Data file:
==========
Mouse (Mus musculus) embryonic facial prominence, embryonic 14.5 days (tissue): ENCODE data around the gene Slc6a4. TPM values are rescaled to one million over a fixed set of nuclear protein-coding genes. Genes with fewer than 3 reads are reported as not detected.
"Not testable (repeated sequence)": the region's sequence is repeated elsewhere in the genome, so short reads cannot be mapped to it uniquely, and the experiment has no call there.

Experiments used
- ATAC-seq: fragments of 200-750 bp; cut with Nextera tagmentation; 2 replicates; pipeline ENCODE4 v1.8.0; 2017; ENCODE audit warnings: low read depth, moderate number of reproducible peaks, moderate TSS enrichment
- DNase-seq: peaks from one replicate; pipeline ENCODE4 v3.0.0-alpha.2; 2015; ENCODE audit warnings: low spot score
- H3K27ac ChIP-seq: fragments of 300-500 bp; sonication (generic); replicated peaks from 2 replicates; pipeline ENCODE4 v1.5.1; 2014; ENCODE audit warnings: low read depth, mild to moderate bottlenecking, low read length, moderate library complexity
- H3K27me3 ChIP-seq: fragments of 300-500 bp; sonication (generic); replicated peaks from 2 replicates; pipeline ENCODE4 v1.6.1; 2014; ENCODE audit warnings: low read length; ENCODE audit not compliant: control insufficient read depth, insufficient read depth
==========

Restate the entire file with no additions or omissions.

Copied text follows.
Mouse (Mus musculus) embryonic facial prominence, embryonic 14.5 days (tissue): ENCODE data around the gene Slc6a4. TPM values are rescaled to one million over a fixed set of nuclear protein-coding genes. Genes with fewer than 3 reads are reported as not detected.
"Not testable (repeated sequence)": the region's sequence is repeated elsewhere in the genome, so short reads cannot be mapped to it uniquely, and the experiment has no call there.

Experiments used
- ATAC-seq: fragments of 200-750 bp; cut with Nextera tagmentation; 2 replicates; pipeline ENCODE4 v1.8.0; 2017; ENCODE audit warnings: low read depth, moderate number of reproducible peaks, moderate TSS enrichment
- DNase-seq: peaks from one replicate; pipeline ENCODE4 v3.0.0-alpha.2; 2015; ENCODE audit warnings: low spot score
- H3K27ac ChIP-seq: fragments of 300-500 bp; sonication (generic); replicated peaks from 2 replicates; pipeline ENCODE4 v1.5.1; 2014; ENCODE audit warnings: low read depth, mild to moderate bottlenecking, low read length, moderate library complexity
- H3K27me3 ChIP-seq: fragments of 300-500 bp; sonication (generic); replicated peaks from 2 replicates; pipeline ENCODE4 v1.6.1; 2014; ENCODE audit warnings: low read length; ENCODE audit not compliant: control insufficient read depth, insufficient read depth